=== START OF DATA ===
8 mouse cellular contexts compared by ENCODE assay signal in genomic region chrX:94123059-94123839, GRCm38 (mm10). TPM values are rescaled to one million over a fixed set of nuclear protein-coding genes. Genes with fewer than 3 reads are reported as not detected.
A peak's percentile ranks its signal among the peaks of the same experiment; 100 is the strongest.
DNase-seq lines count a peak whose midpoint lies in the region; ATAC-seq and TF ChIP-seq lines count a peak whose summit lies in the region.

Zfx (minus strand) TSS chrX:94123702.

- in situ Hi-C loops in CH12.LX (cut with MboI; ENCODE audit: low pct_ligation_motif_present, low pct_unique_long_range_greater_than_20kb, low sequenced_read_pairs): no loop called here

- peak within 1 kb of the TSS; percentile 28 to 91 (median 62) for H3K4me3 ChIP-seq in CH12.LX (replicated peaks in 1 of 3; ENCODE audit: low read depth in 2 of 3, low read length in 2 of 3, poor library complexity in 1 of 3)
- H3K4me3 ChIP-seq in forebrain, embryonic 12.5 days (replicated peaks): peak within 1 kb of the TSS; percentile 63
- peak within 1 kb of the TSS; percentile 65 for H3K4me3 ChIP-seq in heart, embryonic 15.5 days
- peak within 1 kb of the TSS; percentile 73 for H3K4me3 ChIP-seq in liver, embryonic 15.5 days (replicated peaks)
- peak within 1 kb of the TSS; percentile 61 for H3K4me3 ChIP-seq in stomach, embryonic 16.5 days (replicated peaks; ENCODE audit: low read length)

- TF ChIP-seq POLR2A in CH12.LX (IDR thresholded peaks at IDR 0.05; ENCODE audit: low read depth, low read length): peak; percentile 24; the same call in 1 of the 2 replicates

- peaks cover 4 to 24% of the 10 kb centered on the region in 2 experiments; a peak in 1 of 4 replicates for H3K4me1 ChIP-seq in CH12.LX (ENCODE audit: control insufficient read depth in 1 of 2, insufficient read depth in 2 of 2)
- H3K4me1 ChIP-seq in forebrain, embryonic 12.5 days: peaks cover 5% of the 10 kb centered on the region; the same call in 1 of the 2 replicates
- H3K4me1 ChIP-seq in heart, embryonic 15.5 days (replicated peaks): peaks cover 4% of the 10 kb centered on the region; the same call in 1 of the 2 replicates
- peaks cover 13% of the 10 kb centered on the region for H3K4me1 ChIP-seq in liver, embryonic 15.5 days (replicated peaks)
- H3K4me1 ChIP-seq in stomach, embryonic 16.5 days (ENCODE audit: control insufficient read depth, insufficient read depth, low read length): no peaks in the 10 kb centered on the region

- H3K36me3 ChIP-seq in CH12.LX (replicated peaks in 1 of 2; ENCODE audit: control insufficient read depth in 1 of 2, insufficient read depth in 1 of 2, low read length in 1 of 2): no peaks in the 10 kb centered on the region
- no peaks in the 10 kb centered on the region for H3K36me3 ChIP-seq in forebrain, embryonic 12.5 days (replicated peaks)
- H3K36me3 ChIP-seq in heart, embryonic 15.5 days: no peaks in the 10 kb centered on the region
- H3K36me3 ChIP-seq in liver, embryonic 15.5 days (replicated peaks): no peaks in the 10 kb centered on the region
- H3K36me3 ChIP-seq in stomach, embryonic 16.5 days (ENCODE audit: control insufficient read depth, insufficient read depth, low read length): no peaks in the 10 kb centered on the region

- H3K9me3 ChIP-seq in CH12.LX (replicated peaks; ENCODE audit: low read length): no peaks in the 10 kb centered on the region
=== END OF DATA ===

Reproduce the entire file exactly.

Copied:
8 mouse cellular contexts compared by ENCODE assay signal in genomic region chrX:94123059-94123839, GRCm38 (mm10). TPM values are rescaled to one million over a fixed set of nuclear protein-coding genes. Genes with fewer than 3 reads are reported as not detected.
A peak's percentile ranks its signal among the peaks of the same experiment; 100 is the strongest.
DNase-seq lines count a peak whose midpoint lies in the region; ATAC-seq and TF ChIP-seq lines count a peak whose summit lies in the region.

Zfx (minus strand) TSS chrX:94123702.

- in situ Hi-C loops in CH12.LX (cut with MboI; ENCODE audit: low pct_ligation_motif_present, low pct_unique_long_range_greater_than_20kb, low sequenced_read_pairs): no loop called here

- peak within 1 kb of the TSS; percentile 28 to 91 (median 62) for H3K4me3 ChIP-seq in CH12.LX (replicated peaks in 1 of 3; ENCODE audit: low read depth in 2 of 3, low read length in 2 of 3, poor library complexity in 1 of 3)
- H3K4me3 ChIP-seq in forebrain, embryonic 12.5 days (replicated peaks): peak within 1 kb of the TSS; percentile 63
- peak within 1 kb of the TSS; percentile 65 for H3K4me3 ChIP-seq in heart, embryonic 15.5 days
- peak within 1 kb of the TSS; percentile 73 for H3K4me3 ChIP-seq in liver, embryonic 15.5 days (replicated peaks)
- peak within 1 kb of the TSS; percentile 61 for H3K4me3 ChIP-seq in stomach, embryonic 16.5 days (replicated peaks; ENCODE audit: low read length)

- TF ChIP-seq POLR2A in CH12.LX (IDR thresholded peaks at IDR 0.05; ENCODE audit: low read depth, low read length): peak; percentile 24; the same call in 1 of the 2 replicates

- peaks cover 4 to 24% of the 10 kb centered on the region in 2 experiments; a peak in 1 of 4 replicates for H3K4me1 ChIP-seq in CH12.LX (ENCODE audit: control insufficient read depth in 1 of 2, insufficient read depth in 2 of 2)
- H3K4me1 ChIP-seq in forebrain, embryonic 12.5 days: peaks cover 5% of the 10 kb centered on the region; the same call in 1 of the 2 replicates
- H3K4me1 ChIP-seq in heart, embryonic 15.5 days (replicated peaks): peaks cover 4% of the 10 kb centered on the region; the same call in 1 of the 2 replicates
- peaks cover 13% of the 10 kb centered on the region for H3K4me1 ChIP-seq in liver, embryonic 15.5 days (replicated peaks)
- H3K4me1 ChIP-seq in stomach, embryonic 16.5 days (ENCODE audit: control insufficient read depth, insufficient read depth, low read length): no peaks in the 10 kb centered on the region

- H3K36me3 ChIP-seq in CH12.LX (replicated peaks in 1 of 2; ENCODE audit: control insufficient read depth in 1 of 2, insufficient read depth in 1 of 2, low read length in 1 of 2): no peaks in the 10 kb centered on the region
- no peaks in the 10 kb centered on the region for H3K36me3 ChIP-seq in forebrain, embryonic 12.5 days (replicated peaks)
- H3K36me3 ChIP-seq in heart, embryonic 15.5 days: no peaks in the 10 kb centered on the region
- H3K36me3 ChIP-seq in liver, embryonic 15.5 days (replicated peaks): no peaks in the 10 kb centered on the region
- H3K36me3 ChIP-seq in stomach, embryonic 16.5 days (ENCODE audit: control insufficient read depth, insufficient read depth, low read length): no peaks in the 10 kb centered on the region

- H3K9me3 ChIP-seq in CH12.LX (replicated peaks; ENCODE audit: low read length): no peaks in the 10 kb centered on the region